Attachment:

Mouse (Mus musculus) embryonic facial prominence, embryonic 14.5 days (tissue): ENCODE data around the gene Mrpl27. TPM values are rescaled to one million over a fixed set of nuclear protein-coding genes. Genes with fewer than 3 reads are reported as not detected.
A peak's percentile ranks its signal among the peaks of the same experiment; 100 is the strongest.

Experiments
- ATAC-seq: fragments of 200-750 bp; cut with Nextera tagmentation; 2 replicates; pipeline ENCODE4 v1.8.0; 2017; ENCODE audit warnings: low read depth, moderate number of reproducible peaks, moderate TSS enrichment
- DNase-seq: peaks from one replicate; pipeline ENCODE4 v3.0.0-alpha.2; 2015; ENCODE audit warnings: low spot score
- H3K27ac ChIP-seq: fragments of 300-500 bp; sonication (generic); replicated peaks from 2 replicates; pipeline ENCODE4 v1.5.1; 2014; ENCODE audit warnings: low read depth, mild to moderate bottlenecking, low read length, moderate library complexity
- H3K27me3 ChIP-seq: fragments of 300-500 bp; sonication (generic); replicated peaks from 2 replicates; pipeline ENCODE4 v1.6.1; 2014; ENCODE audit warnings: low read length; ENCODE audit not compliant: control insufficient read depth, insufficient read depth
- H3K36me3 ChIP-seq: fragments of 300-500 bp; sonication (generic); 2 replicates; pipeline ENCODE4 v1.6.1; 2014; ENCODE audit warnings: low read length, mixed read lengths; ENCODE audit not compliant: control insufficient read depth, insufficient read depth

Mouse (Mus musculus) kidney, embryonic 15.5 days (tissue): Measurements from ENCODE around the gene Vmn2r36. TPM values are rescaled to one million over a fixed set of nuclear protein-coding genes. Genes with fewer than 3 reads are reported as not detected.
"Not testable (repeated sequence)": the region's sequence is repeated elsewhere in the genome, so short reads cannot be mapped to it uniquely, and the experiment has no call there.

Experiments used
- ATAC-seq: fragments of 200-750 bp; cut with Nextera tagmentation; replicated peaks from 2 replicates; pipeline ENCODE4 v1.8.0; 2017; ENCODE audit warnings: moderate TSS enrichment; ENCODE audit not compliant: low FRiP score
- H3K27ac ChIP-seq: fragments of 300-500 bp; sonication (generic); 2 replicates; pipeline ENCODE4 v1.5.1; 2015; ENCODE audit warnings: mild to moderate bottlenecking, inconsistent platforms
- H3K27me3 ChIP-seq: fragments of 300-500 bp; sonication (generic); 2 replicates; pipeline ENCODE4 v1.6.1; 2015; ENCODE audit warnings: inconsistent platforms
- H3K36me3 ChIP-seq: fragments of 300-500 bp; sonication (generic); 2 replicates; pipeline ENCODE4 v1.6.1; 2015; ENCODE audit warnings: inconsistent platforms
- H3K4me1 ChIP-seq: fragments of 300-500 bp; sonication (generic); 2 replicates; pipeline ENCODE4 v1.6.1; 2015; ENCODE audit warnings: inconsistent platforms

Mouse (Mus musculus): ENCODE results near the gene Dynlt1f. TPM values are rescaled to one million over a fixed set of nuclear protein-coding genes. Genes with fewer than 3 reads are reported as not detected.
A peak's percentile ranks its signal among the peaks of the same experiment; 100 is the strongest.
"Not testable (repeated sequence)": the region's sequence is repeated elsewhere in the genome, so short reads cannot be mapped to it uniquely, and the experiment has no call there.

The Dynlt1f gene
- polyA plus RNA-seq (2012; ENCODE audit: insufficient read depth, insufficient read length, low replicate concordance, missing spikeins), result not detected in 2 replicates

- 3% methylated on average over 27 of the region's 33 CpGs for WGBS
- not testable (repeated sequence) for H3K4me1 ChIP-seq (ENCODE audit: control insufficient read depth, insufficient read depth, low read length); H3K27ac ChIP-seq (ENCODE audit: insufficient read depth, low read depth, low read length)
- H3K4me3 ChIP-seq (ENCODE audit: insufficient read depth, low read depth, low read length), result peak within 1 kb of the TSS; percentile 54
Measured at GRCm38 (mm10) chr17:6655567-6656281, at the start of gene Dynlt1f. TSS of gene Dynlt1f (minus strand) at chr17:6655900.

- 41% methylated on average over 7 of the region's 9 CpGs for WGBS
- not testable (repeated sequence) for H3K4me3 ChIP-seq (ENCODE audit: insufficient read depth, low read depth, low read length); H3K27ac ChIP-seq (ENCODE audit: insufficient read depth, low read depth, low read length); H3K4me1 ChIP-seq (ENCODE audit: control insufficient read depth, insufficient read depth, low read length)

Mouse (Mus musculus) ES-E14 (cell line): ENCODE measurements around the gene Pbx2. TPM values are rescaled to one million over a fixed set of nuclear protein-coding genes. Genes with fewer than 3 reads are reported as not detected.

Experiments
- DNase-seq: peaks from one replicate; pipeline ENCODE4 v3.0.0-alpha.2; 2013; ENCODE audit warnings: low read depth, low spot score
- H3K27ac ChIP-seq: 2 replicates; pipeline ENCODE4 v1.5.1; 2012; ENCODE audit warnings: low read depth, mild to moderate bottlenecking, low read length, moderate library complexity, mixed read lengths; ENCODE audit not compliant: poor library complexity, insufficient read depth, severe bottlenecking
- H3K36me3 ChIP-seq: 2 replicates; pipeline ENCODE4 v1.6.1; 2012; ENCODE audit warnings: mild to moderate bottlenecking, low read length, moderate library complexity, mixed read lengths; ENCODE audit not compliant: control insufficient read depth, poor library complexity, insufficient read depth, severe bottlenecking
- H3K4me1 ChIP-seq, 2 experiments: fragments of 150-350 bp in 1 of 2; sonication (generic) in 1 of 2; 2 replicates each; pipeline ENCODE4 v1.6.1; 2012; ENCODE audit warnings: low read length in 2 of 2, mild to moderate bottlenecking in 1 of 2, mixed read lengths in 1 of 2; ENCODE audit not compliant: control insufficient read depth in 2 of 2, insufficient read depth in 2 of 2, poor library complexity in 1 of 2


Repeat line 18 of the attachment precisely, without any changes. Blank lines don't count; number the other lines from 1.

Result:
A peak's percentile ranks its signal among the peaks of the same experiment; 100 is the strongest.